Help set expectations for your new members with a guide to what comes next. Share what you will send to them and when. List what events are on the horizon. Explain what can they expect with the details like receipts, discounts, coupons, and renewals.
- Don’t forget videos.
Use videos to introduce your association and welcome new members. A quick video can be easy to create with tools like Loom or Vidyard and add a great personal touch.
What Should Your Onboarding Process Include?
That’s a question only you can answer. Each association is different, and indeed, each member is different. A karaoke night at your annual meeting might help some members get to know each other, but other members may enjoy a quiet coffee break with one other person. With that in mind, plan a variety of contacts so that you can reach most new members in the ways they prefer.
Here are suggestions for your welcome campaign:
- Welcome email series.
Plan a series of emails over several months. You can highlight a different member benefit in each email. You can also provide a quick guide to finding resources on your website or information about joining an online member community.
- Welcome packet.
Some associations mail a welcome packet; others send one via email. Whatever the delivery method, the packet should include your mission and values, member benefits, calendar of events, contact information for key staff members and volunteers, discount coupons, and association swag.
- Personal invitation to the next event.
Send an invitation to the next event from the executive director, event manager, or membership director. Some associations also include discounts to the first annual meeting for new members.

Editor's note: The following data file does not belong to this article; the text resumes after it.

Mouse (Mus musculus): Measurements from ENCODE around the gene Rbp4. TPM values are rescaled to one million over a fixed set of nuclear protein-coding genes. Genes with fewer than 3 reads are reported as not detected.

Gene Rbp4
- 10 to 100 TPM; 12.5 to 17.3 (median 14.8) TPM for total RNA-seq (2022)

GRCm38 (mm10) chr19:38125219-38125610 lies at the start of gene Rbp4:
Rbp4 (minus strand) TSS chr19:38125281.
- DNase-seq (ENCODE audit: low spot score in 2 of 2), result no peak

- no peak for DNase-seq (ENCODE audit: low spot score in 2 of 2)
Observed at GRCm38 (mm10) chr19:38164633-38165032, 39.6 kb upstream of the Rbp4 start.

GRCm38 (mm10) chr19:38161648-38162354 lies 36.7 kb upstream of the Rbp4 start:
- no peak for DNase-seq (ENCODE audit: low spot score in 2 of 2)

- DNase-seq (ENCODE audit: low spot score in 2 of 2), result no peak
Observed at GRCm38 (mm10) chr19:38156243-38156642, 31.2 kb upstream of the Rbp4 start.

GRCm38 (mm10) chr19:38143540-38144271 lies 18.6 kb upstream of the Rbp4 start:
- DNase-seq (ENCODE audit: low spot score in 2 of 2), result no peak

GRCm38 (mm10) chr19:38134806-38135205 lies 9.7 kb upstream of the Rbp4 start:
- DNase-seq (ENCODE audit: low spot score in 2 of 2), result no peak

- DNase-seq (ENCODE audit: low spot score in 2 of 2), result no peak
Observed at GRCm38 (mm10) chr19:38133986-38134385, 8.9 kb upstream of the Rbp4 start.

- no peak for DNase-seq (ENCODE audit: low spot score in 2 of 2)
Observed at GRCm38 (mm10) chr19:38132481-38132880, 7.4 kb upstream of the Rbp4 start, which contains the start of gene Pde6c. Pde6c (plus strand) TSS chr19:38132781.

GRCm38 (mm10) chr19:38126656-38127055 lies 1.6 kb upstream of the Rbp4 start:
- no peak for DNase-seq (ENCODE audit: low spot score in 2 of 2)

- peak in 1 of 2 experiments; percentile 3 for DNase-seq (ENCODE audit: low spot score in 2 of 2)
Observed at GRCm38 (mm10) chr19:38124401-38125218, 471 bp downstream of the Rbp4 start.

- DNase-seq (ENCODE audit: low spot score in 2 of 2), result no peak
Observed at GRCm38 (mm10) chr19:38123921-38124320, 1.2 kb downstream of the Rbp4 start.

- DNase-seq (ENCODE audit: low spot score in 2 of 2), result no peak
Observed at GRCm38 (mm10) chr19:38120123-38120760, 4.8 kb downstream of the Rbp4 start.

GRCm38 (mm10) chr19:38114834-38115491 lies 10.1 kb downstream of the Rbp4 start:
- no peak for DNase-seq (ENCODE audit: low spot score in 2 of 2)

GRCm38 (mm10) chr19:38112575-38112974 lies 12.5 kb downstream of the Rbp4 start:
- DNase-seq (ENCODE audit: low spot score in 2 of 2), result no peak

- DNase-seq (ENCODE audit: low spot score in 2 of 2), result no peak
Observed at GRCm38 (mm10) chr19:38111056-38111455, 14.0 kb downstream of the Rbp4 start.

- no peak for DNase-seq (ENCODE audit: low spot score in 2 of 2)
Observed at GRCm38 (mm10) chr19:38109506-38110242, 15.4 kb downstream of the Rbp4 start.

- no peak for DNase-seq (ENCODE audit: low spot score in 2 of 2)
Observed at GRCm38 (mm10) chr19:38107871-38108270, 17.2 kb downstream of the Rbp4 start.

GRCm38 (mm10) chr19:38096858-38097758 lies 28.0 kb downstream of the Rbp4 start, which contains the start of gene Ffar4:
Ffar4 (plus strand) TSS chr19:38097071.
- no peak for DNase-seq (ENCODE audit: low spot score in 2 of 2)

- Personal invitation to new member events.
Plan a new member reception or charity activity at your next big event. Send personal invitations to recent new members. Make sure you have a lively group of current members who can help make the event fun and meeting new people easier.
- Choose a mentor.
Offer a new member the chance to partner with a more experienced member. This can be especially helpful if a new member is attending a very large conference for the first time. A “meeting mentor” can help them navigate the event.
- 30/60/90-day check-ins.
Many for-profit companies arrange these conversations with new employees. Depending on the size of your organization, you can reach out to new members with the same frequency.
- Coffee with a peer.
Arrange a coffee break, in-person or virtually, to have an informal chat with another member.
Celebrate Your New Members
Include a welcome to new members in your association newsletter. It’s particularly helpful to companies joining a trade association. Recognition never hurts!
Ask for Feedback
After six months of membership, your new members should have some opinions about what worked for them during onboarding and what didn’t. Ask for their feedback. Tweak your campaign to reflect what you’ve learned.
Onboarding Isn’t Just for Members Anymore
We think about onboarding for new members, but you can apply similar principles to other areas of your association. New participants in your education program or those seeking professional credentials need information about your association and the process they’ve started, too. Adapt member onboarding tactics to appeal to new audiences.
Associations are known for their caring staff members and welcoming members. Enhance a new member’s experience by welcoming them with the information they need and the personal experience they want.
Emma is the Marketing Manager at Rhythm. When she's not thinking about all things content-related, you can find her traveling or shooting 35 mm film.